SIMON BROWN: I’m chatting with David Emm, principal security researcher at Kaspersky. David, I appreciate the time. We’re seeing a rise in cyber threats. You’ve got a report out for Q2, and in Africa – South Africa, Kenya, Nigeria – we are seeing that rise. Phishing attacks, mostly. This is not like the old days in the movies where it was a kid in front of a computer screen trying to hack the password. This is social engineering and getting us to be the weak link.
DAVID EMM: Yes, absolutely. This is pretty organised stuff. And actually we’ve seen in general the world over a rise in financial phishing. It sort of goes up and down, [having] fluctuated over the last sort of six, seven years. But we’ve seen an increase, really, over 2021 and 2022 generally.
But you’re right, it’s not some opportunistic thing. This is becoming increasingly targeted. Therefore people are organising this, and they’re trying to push the buttons that they know people are likely to respond to in terms of the topics they choose and so on.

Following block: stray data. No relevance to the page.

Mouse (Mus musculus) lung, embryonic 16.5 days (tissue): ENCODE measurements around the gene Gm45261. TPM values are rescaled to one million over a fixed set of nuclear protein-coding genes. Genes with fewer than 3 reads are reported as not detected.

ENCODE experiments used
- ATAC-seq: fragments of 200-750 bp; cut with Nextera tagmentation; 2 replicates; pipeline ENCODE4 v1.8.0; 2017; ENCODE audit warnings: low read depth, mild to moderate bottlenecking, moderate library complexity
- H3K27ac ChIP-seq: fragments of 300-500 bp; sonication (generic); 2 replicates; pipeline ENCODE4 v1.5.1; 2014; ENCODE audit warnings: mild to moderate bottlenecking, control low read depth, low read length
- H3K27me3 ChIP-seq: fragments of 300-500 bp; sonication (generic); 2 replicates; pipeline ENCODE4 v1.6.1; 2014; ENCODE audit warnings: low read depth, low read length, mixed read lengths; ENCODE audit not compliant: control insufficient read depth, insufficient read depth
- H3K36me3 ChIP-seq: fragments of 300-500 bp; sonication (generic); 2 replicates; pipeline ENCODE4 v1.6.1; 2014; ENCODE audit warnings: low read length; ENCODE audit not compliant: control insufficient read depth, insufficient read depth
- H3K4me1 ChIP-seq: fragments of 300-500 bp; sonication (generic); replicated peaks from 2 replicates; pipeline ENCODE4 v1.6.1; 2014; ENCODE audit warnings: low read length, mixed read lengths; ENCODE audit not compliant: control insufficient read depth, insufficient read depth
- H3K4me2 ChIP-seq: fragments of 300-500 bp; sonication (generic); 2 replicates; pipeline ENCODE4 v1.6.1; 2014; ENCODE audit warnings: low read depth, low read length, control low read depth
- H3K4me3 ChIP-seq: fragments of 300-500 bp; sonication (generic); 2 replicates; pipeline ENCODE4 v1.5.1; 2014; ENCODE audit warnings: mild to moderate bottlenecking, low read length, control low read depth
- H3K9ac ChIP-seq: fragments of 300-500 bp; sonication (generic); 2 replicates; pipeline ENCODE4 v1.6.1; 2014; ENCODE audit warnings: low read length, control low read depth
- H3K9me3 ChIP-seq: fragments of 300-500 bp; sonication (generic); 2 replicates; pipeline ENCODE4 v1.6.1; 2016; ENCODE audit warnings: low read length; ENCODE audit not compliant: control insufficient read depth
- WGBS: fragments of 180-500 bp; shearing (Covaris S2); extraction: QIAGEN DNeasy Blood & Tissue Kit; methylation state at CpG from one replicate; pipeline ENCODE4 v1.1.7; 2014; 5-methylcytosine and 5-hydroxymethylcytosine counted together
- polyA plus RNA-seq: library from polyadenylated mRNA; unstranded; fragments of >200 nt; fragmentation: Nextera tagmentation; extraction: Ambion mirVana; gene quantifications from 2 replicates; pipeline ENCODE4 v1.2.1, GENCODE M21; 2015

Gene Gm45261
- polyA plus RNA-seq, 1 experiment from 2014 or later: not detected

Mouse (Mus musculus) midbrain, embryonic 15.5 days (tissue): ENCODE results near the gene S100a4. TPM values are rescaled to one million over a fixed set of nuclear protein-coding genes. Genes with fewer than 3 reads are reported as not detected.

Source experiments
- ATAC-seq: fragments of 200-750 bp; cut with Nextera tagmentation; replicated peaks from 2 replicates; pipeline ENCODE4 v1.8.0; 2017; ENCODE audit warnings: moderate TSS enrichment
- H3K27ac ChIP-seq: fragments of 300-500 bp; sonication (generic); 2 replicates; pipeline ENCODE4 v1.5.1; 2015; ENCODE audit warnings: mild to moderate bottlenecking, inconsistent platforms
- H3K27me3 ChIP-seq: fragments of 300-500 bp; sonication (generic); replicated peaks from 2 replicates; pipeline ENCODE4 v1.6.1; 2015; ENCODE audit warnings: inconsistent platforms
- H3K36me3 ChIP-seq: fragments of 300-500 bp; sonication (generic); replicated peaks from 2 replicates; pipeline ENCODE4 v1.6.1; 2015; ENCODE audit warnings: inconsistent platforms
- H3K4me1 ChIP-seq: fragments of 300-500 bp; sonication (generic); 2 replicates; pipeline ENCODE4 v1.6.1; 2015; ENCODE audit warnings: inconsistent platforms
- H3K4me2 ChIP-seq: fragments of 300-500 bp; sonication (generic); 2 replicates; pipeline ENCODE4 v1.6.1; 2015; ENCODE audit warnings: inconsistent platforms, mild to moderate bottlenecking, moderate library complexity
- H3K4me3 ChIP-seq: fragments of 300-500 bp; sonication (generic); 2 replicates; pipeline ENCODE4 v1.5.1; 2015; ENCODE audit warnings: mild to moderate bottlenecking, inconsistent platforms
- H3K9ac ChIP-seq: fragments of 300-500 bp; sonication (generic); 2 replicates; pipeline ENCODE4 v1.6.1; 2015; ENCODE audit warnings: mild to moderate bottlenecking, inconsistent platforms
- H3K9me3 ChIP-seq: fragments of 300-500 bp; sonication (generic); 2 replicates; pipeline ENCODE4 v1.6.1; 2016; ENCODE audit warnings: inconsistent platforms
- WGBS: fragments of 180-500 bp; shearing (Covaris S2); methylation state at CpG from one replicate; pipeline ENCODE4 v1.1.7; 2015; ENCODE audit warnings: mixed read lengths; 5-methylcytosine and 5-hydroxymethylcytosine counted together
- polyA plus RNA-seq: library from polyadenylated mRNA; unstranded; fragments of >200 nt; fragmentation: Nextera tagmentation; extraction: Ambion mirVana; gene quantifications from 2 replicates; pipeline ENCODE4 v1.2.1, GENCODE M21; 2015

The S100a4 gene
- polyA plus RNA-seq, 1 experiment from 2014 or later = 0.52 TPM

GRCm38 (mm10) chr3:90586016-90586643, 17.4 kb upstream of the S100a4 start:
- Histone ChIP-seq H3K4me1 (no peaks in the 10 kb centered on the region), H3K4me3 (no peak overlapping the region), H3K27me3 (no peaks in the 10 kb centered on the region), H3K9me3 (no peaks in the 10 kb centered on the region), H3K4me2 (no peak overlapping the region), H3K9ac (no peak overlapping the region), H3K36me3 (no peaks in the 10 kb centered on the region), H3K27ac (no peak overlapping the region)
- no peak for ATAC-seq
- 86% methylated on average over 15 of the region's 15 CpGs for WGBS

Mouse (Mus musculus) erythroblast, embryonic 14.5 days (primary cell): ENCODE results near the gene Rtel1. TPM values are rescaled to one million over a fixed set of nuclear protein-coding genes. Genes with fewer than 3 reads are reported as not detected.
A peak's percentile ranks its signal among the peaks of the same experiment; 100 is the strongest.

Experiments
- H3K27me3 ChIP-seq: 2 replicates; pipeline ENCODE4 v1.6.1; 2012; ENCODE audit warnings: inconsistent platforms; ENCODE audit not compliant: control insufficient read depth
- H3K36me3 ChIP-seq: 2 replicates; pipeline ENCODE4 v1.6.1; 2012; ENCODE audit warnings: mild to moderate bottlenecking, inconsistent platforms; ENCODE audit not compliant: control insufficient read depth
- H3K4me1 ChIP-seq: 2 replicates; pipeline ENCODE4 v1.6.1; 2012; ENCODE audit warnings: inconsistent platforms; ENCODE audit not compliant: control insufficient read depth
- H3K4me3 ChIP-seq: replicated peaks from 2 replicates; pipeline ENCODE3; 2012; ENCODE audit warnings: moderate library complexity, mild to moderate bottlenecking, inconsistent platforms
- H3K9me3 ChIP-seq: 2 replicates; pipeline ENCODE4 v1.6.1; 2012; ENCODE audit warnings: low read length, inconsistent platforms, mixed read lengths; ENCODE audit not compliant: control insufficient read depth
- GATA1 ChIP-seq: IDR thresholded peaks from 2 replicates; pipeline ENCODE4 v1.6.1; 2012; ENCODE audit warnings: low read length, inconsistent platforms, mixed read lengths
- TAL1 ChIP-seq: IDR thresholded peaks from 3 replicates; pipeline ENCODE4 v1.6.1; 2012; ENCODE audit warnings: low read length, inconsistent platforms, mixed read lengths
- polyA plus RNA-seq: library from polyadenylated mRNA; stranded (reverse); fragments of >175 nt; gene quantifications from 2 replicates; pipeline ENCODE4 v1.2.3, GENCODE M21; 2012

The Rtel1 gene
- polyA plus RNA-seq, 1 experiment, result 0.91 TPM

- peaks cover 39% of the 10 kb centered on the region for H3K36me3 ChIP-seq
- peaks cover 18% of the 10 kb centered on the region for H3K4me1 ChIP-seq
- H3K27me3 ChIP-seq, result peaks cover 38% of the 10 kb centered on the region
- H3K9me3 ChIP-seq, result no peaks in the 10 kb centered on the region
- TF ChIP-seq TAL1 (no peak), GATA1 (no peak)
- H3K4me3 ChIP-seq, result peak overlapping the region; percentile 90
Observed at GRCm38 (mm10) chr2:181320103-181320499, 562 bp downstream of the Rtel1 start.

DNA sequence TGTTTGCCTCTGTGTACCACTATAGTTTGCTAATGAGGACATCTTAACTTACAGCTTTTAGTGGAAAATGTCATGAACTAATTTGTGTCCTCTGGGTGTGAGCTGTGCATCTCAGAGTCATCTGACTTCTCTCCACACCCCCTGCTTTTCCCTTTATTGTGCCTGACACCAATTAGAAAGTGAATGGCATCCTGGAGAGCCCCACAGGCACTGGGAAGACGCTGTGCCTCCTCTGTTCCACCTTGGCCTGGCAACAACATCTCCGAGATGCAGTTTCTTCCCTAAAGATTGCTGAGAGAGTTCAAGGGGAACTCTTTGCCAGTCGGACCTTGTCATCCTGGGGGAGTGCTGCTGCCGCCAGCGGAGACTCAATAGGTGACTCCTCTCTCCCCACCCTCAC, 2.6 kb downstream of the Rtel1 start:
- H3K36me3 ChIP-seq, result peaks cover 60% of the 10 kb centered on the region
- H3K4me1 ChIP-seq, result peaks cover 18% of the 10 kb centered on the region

SIMON BROWN: For me, I get them. There are two I get a lot of. One is allegedly from my crypto exchange, the other is that there’s a parcel stuck in customs, and I must pay a small amount. They come at me via SMS. I’ve [a friend] who fell for the parcel one. She wasn’t expecting a parcel, but it was the excitement. They pull at those emotions. The crypto one says you’re going to lose your Bitcoin.
DAVID EMM: Exactly. Let’s face it, in the cold light of day few of us would actually respond to these phishing emails or phishing text messages or social media messages – but it’s never in the cold light of day. They’re always trying to get us to respond emotionally rather than rationally.